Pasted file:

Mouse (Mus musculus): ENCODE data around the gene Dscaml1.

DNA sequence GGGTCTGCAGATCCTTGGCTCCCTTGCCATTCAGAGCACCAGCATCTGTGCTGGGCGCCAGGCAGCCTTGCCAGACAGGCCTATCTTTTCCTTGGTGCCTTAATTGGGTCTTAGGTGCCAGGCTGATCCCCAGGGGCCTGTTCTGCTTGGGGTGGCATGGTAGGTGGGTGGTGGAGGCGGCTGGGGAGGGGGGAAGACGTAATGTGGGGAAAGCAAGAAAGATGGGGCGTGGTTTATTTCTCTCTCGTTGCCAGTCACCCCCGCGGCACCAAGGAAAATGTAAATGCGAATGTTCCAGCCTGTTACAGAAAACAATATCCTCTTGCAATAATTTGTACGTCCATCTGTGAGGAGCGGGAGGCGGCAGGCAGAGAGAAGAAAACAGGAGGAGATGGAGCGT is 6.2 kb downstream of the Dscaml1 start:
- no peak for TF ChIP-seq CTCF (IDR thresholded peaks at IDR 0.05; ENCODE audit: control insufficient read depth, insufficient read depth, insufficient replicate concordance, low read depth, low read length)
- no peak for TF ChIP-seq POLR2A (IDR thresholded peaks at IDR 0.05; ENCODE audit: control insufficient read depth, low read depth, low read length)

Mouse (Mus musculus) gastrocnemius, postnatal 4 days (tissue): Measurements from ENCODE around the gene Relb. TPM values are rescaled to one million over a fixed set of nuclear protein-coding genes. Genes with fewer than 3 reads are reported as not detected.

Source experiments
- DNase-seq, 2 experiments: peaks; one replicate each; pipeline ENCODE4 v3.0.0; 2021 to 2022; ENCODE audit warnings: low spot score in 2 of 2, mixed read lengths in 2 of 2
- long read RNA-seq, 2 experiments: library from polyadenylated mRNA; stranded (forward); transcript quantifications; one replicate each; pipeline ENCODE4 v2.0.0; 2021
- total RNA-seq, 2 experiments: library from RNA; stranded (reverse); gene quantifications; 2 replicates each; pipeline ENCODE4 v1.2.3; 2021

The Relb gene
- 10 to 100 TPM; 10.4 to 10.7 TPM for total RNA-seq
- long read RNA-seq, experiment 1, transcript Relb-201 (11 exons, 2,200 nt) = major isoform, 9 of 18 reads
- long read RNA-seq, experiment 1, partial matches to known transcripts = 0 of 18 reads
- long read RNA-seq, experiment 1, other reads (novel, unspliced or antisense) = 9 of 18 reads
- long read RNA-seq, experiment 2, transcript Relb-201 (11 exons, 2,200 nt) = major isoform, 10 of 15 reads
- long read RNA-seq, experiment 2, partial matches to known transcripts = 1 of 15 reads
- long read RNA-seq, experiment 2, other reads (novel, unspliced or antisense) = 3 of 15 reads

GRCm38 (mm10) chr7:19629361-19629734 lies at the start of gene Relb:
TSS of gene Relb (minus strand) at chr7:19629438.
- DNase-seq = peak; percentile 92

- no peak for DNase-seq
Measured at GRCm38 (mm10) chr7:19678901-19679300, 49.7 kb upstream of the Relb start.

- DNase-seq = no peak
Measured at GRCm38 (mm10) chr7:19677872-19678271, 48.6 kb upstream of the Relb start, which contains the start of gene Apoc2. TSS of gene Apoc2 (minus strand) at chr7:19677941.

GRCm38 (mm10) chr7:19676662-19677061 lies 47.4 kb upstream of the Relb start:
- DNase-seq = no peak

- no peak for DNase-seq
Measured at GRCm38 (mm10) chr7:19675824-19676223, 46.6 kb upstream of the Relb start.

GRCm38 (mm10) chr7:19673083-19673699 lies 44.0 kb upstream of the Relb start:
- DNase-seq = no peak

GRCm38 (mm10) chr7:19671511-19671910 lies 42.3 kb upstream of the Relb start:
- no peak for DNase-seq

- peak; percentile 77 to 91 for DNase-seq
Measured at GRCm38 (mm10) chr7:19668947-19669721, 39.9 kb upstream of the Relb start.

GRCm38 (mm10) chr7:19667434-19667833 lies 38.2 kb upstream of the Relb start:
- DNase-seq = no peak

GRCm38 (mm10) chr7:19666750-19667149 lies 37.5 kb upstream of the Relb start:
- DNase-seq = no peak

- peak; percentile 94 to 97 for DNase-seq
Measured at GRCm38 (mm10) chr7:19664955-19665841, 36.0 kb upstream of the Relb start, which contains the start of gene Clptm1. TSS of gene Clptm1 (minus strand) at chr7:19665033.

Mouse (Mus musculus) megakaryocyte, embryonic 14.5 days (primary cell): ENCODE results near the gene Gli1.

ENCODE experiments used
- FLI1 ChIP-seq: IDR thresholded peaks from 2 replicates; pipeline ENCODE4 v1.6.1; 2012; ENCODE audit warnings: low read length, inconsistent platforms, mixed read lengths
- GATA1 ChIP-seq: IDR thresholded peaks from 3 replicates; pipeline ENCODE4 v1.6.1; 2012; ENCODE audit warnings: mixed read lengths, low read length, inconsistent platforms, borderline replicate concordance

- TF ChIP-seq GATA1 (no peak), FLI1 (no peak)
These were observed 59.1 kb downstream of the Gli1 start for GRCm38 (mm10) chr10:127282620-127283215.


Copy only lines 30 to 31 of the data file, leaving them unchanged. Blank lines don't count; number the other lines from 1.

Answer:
- DNase-seq = no peak

GRCm38 (mm10) chr7:19671511-19671910 lies 42.3 kb upstream of the Relb start: